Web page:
The National Museum of Prehistory welcomed in June a delegation from the Okinawa Prefectural Museum & Art Museum, which plans to collect relevant materials and information to lay the groundwork for holding a special Taiwan-focused exhibition in 2019.
Both parties expressed a high degree of willingness to conduct future exchanges, as well as the hope that they could jointly build up the research capabilities of both museums and help the Japanese people gain a better understanding of the history and culture of Taiwan.
To this end, staff from the Okinawa museum first made a special visit on June 6 and 7 to Taitung's National Museum of Prehistory to learn about the prehistory and indigenous cultures of Taiwan, as well as to find and borrow items for their exhibition.
The delegation also traveled to Changbin to learn more about the "Navigating 30,000 Years Ago: Crossing the Kuroshio" project, a joint endeavor between the prehistory museum and Japan's National Museum of Nature and Science to confirm the viability of a prehistoric marine route between Taiwan and Okinawa.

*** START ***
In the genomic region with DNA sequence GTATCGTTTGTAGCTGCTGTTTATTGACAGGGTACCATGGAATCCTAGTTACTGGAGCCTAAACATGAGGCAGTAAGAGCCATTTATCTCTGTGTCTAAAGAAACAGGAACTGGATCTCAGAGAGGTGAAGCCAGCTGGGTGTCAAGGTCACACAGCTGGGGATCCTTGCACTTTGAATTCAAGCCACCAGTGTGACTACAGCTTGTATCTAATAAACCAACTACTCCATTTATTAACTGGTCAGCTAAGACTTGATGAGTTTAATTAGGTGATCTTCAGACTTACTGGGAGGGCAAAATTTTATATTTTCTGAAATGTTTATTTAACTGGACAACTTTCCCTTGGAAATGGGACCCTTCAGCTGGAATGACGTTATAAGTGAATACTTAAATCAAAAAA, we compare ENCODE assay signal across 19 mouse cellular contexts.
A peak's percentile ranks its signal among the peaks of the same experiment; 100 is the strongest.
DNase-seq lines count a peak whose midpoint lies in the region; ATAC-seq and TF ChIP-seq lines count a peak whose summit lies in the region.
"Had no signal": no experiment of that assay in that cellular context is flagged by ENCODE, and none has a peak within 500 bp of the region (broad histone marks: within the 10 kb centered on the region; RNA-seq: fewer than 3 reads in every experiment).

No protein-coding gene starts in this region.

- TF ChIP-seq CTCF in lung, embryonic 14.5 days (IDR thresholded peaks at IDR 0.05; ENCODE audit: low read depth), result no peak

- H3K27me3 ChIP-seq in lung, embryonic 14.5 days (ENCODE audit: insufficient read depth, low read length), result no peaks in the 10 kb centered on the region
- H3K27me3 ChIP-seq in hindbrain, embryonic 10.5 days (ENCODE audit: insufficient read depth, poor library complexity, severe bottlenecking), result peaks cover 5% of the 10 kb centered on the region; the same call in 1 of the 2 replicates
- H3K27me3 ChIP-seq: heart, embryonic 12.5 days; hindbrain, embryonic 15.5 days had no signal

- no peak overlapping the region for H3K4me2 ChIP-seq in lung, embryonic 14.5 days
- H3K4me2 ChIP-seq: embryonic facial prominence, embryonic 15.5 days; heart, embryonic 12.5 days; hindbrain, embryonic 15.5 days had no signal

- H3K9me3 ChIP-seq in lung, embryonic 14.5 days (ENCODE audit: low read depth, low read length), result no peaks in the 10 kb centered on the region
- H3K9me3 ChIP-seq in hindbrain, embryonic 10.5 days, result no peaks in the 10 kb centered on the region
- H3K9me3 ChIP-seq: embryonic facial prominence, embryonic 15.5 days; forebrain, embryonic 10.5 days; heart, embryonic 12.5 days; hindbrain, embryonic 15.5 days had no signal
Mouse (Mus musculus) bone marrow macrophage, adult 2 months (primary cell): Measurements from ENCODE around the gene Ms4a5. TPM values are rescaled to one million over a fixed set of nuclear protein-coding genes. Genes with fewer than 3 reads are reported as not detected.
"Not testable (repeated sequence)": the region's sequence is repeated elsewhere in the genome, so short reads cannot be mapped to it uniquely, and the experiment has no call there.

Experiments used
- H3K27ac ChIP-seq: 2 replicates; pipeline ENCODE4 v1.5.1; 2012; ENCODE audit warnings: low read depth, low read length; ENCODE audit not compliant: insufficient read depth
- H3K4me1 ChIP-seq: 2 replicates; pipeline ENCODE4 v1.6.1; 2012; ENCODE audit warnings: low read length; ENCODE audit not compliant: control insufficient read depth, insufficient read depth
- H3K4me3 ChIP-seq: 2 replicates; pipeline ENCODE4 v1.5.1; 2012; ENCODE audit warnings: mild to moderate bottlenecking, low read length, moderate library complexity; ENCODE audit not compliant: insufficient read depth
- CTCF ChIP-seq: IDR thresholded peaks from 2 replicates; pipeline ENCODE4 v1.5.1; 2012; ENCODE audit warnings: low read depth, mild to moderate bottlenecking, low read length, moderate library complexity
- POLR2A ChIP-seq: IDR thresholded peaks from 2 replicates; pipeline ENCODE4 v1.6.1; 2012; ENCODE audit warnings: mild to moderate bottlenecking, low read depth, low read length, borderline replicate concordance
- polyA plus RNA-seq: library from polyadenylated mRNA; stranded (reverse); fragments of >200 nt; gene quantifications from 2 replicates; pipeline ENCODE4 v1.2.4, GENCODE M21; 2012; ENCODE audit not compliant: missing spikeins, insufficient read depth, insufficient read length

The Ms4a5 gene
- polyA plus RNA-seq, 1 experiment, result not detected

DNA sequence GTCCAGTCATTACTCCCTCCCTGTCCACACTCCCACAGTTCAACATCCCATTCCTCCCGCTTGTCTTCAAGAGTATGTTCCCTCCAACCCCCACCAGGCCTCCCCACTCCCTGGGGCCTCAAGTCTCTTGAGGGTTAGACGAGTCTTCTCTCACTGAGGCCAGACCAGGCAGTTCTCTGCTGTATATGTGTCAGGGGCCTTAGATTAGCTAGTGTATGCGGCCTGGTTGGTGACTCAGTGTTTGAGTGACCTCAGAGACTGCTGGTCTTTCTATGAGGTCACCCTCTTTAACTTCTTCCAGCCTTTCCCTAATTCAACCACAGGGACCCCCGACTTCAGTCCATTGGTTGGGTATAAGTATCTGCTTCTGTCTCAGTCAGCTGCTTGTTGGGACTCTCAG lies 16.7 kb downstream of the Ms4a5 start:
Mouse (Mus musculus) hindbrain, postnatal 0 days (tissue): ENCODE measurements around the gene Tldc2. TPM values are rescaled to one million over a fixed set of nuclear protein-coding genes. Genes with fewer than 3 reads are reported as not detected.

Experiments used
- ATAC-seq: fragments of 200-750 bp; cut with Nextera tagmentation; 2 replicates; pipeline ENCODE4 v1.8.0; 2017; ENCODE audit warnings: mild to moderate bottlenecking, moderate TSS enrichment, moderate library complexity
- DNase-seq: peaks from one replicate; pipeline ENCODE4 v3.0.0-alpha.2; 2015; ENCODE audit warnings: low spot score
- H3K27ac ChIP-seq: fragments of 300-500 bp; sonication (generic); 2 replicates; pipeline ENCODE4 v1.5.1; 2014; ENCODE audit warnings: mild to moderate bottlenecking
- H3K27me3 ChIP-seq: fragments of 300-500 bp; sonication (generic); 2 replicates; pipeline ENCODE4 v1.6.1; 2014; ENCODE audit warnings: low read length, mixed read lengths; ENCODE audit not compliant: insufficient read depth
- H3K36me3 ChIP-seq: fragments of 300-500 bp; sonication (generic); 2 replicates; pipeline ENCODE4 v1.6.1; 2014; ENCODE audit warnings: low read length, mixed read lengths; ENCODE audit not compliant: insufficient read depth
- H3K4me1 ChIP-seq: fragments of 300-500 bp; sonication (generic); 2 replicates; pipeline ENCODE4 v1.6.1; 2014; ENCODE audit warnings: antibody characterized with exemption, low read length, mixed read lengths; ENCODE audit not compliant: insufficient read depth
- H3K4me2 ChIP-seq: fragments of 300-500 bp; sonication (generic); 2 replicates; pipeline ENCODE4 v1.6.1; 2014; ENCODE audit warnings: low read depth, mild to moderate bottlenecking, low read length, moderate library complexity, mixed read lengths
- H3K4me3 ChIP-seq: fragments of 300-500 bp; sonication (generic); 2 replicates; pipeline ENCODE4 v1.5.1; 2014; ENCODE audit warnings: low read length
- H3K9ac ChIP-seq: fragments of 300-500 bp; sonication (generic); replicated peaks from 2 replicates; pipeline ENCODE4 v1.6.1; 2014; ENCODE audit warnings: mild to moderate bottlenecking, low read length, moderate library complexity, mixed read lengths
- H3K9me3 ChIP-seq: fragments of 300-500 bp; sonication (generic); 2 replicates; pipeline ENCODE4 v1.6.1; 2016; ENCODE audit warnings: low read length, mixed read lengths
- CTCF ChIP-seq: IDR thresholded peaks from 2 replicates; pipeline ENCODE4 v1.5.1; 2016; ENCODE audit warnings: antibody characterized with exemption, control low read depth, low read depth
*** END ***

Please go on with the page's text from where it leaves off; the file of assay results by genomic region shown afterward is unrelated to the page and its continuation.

The delegation met with Professor Yosuke Kaifu, who is heading up the "Crossing the Kuroshio" project, and the rowers, bringing with them the best wishes of the people of Okinawa. Later, they went on to visit Basian Cave, Taiwan's most significant Paleolithic era site, as part of the preparations for their own exhibition.
National Museum of Prehistory Director Lee Yu-fen (李玉芬) commented that she hopes her museum can be a window on Taiwan, and that the ocean is not a barrier between lands, but rather a pathway that links them. It was through the ocean that some of Taiwan's earliest residents were able to reach out and connect with the world.